Review: ‘Banksy and the Rise of Outlaw Art,’ starring Steve Lazarides, Ben Eine and John Nation

February 19, 2020

by Carla Hay

Banksy in “Banksy and the Rise of Outlaw Art” (Photo courtesy of Vision Films)

“Banksy and the Rise of Outlaw Art”

Directed by Elio España

Culture Representation: This male-centric documentary explores the history of graffiti and other street art in the United States and Europe, with a particular focus on British artist Banksy, who has kept his real identity anonymous to the public while experiencing worldwide fame.

Culture Clash: The artists often break the law, and there are constant conflicts over how much commercialism and mainstream acceptance that artists can and should achieve.

Culture Audience: “Banksy and the Rise of Underground Art” will appeal mostly to people interested in street art and the artists who’ve made their mark on pop culture.

Banksy art in “Banksy and the Rise of Outlaw Art” (Photo courtesy of Vision Films)

The intriguing documentary “Banksy and the Rise of Outlaw Art” (written and directed by Elio España) begins with what is perhaps the most famous stunt ever pulled by the mysterious artist who calls himself Banksy: At a Sotheby’s auction in 2018, after Banksy’s painting “Girl With a Balloon” sold for more than £1 million, the picture in the frame descended from the frame and began to be shredded, as if the frame had been activated to become a shredder. As the stunned audience looked on, it became apparent that the sale of the painting was yet another one of Banksy’s notorious pranks, and it became a viral moment on the Internet. Instead of the shredded picture being devalued, the price of “Girl With a Balloon” more than doubled after the shredding.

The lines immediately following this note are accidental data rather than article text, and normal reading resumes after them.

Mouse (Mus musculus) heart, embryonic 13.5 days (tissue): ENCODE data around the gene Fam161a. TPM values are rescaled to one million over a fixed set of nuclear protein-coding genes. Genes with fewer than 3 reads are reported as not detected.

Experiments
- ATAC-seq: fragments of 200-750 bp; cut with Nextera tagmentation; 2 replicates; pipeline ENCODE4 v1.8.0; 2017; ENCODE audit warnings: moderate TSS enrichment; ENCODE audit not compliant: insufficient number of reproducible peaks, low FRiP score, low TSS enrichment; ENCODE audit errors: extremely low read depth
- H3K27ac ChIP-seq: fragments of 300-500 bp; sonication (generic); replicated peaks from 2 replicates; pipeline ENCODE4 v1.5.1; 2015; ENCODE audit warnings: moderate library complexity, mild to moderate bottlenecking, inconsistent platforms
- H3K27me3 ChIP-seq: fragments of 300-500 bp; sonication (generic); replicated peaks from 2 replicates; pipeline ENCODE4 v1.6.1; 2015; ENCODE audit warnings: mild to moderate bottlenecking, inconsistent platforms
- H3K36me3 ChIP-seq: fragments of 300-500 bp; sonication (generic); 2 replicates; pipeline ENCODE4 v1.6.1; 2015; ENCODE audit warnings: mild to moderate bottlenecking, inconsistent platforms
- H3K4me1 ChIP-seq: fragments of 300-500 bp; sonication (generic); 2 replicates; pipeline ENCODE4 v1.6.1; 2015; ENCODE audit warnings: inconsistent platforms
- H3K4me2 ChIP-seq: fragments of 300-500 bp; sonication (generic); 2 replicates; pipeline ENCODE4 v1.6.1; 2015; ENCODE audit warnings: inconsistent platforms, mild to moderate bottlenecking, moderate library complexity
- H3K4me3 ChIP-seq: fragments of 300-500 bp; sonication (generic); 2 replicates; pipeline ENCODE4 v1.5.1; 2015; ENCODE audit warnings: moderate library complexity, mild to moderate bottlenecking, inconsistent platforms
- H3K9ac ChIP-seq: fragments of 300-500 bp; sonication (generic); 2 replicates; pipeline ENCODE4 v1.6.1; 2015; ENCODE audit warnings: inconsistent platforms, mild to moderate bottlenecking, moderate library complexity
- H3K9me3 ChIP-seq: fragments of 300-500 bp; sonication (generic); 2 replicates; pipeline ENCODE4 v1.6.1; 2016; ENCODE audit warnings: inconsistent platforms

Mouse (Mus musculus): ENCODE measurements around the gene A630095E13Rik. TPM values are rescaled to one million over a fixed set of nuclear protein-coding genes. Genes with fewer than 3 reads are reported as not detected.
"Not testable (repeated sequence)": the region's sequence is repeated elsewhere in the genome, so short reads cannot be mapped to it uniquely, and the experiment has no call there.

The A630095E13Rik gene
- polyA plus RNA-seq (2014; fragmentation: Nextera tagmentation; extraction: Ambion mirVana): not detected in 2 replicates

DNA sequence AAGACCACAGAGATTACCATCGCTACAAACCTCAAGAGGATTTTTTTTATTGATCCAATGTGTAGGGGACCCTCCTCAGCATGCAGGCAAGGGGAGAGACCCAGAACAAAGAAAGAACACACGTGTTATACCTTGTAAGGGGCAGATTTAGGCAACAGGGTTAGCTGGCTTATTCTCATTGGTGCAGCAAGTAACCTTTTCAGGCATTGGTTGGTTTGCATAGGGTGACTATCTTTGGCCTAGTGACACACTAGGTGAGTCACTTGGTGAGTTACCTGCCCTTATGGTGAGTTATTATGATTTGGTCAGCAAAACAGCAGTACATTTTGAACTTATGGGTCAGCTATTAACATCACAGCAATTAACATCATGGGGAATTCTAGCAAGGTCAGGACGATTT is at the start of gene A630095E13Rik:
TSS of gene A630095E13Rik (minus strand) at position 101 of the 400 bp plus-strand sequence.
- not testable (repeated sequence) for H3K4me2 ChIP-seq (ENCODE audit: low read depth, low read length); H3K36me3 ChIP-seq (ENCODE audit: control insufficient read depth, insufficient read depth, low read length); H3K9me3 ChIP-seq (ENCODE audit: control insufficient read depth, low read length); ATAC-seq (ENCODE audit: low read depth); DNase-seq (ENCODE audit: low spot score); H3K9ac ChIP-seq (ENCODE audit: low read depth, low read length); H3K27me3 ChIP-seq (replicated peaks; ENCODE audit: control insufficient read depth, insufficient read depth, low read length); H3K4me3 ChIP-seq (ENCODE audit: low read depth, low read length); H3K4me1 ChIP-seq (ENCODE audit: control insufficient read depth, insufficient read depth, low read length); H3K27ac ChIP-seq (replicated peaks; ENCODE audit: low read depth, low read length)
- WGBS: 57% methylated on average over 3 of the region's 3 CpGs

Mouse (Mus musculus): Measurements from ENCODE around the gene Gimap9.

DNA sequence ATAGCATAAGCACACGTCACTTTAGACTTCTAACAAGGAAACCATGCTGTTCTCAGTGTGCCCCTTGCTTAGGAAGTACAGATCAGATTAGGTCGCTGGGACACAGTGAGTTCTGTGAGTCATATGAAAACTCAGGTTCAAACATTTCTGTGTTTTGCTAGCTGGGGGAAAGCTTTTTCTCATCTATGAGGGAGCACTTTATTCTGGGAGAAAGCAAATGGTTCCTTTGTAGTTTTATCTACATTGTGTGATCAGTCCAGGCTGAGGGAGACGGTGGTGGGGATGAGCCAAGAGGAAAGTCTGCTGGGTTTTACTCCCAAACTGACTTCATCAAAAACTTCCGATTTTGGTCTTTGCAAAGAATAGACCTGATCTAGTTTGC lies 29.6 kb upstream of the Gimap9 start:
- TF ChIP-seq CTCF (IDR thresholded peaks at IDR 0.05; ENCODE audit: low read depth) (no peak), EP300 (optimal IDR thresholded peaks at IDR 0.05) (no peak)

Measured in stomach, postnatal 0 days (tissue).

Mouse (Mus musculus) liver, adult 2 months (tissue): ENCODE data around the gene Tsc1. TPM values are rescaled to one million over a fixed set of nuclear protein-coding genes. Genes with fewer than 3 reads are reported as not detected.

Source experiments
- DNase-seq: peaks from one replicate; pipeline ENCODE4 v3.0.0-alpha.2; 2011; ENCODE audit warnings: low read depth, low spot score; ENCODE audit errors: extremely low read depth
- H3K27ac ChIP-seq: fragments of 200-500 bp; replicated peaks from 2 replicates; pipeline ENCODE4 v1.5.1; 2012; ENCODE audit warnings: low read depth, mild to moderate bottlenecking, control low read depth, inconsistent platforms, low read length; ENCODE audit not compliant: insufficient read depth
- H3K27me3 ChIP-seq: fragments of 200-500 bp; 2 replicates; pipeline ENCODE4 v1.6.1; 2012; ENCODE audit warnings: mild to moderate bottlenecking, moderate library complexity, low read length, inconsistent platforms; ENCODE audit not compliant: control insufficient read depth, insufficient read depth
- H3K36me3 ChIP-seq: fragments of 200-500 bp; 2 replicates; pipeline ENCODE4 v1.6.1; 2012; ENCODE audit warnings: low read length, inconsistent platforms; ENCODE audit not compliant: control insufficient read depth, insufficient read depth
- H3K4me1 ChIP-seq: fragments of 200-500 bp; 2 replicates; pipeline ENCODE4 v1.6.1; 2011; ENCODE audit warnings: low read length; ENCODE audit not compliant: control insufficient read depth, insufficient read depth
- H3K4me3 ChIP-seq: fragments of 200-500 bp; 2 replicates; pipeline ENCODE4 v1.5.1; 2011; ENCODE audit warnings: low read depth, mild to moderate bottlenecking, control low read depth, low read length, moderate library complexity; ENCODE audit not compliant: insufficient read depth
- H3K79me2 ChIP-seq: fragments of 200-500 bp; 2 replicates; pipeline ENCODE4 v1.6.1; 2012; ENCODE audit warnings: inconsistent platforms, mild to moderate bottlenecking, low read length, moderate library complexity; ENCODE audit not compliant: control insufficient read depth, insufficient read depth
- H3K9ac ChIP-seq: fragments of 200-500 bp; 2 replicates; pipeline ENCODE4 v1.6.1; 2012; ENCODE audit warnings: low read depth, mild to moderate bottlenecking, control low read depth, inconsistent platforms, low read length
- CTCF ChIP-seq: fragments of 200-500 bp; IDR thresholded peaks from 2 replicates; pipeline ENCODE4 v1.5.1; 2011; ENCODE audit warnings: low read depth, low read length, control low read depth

This stunt is a microcosm of the uneasy relationship that street artists have with mainstream acceptance and commercialism. Many artists want to have an aura of being underground and “edgy,” but at the same time they want recognition, and being too underground doesn’t get the type of recognition that many artists want. And then there’s the matter of being able to make a living from art. How popular does an artist have to get before the artist is considered “uncool” or a “sellout”?

It’s a tricky dilemma that Banksy has faced since he emerged in the art scene in Bristol, England, in the early 2000s. He’s famous for his mystique—he refuses to reveal his true identity, although there are plenty of theories about who he really is—but at the same time, he courts worldwide attention with his publicity stunts. Banksy started out as a graffiti artist, and then helped make stenciling art “cool” again to buy for mainstream audiences, before expanding to bigger art platforms and elaborate performance-art installations.

Although Banksy is the main focus of this documentary (which is narrated by British actor Mark Holgate), the movie also takes a look at the origins of modern street art that began in the late 1960s with the graffiti movements in Philadelphia and New York City. By the late 1970s, graffiti was the leading form of street art in big cities, particularly in the United States and Europe, where the artists (who were almost always young people) had easy access to numerous cans of spray paint. According to the unwritten code of graffiti artists, the cans of paint that they used had to be stolen—the more stolen paint cans, the better. And in order to avoid detection, graffiti artists almost never used their real names, since most of their work was considered illegal vandalism.